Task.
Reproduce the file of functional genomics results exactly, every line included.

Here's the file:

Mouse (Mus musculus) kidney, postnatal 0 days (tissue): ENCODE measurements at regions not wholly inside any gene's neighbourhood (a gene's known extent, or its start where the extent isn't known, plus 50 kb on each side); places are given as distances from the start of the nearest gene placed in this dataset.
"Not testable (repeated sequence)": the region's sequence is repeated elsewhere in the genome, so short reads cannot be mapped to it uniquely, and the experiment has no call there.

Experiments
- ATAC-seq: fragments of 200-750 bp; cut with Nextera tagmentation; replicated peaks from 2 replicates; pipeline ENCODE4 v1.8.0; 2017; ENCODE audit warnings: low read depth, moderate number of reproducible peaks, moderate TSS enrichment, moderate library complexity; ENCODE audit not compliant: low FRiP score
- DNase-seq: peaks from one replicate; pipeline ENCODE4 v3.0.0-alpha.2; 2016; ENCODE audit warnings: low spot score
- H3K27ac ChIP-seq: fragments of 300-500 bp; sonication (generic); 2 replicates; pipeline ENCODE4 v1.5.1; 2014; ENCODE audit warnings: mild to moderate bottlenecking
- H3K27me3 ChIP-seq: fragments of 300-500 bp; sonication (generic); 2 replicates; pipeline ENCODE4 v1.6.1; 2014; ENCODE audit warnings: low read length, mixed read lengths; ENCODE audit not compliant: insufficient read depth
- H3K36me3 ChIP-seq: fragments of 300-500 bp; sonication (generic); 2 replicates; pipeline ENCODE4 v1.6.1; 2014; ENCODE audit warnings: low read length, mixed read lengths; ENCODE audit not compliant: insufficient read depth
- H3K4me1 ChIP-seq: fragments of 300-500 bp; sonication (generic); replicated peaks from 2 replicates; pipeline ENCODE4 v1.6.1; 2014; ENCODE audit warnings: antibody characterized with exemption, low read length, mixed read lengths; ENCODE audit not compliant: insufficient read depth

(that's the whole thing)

Mouse (Mus musculus) kidney, postnatal 0 days (tissue): ENCODE measurements at regions not wholly inside any gene's neighbourhood (a gene's known extent, or its start where the extent isn't known, plus 50 kb on each side); places are given as distances from the start of the nearest gene placed in this dataset.
"Not testable (repeated sequence)": the region's sequence is repeated elsewhere in the genome, so short reads cannot be mapped to it uniquely, and the experiment has no call there.

Experiments
- ATAC-seq: fragments of 200-750 bp; cut with Nextera tagmentation; replicated peaks from 2 replicates; pipeline ENCODE4 v1.8.0; 2017; ENCODE audit warnings: low read depth, moderate number of reproducible peaks, moderate TSS enrichment, moderate library complexity; ENCODE audit not compliant: low FRiP score
- DNase-seq: peaks from one replicate; pipeline ENCODE4 v3.0.0-alpha.2; 2016; ENCODE audit warnings: low spot score
- H3K27ac ChIP-seq: fragments of 300-500 bp; sonication (generic); 2 replicates; pipeline ENCODE4 v1.5.1; 2014; ENCODE audit warnings: mild to moderate bottlenecking
- H3K27me3 ChIP-seq: fragments of 300-500 bp; sonication (generic); 2 replicates; pipeline ENCODE4 v1.6.1; 2014; ENCODE audit warnings: low read length, mixed read lengths; ENCODE audit not compliant: insufficient read depth
- H3K36me3 ChIP-seq: fragments of 300-500 bp; sonication (generic); 2 replicates; pipeline ENCODE4 v1.6.1; 2014; ENCODE audit warnings: low read length, mixed read lengths; ENCODE audit not compliant: insufficient read depth
- H3K4me1 ChIP-seq: fragments of 300-500 bp; sonication (generic); replicated peaks from 2 replicates; pipeline ENCODE4 v1.6.1; 2014; ENCODE audit warnings: antibody characterized with exemption, low read length, mixed read lengths; ENCODE audit not compliant: insufficient read depth